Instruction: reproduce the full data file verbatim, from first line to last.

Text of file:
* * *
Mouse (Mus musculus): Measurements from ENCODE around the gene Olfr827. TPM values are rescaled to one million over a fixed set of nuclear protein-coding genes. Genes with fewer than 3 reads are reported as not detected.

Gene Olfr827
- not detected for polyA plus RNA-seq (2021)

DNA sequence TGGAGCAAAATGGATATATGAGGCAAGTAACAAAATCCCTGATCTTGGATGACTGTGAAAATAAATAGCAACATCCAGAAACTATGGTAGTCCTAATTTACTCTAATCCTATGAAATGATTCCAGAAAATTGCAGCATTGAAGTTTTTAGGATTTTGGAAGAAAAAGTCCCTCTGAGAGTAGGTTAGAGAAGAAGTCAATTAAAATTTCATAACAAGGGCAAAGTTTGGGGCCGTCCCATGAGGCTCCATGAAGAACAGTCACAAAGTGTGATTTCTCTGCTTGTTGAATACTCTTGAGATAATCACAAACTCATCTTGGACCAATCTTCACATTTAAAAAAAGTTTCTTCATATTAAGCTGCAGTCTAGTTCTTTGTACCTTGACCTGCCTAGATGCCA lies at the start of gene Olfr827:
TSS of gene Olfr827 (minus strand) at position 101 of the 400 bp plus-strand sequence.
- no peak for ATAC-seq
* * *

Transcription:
Mouse (Mus musculus): Measurements from ENCODE around the gene Olfr827. TPM values are rescaled to one million over a fixed set of nuclear protein-coding genes. Genes with fewer than 3 reads are reported as not detected.

Gene Olfr827
- not detected for polyA plus RNA-seq (2021)

DNA sequence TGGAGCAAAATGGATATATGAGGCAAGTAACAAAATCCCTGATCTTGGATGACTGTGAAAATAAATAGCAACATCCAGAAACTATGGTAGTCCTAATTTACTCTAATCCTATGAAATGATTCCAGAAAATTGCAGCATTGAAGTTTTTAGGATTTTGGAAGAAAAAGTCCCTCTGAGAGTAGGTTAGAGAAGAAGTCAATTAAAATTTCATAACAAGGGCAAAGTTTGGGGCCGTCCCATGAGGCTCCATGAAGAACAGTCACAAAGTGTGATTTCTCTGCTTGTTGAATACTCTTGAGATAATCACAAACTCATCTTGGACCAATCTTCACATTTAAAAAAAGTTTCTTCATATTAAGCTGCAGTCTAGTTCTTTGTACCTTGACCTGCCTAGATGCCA lies at the start of gene Olfr827:
TSS of gene Olfr827 (minus strand) at position 101 of the 400 bp plus-strand sequence.
- no peak for ATAC-seq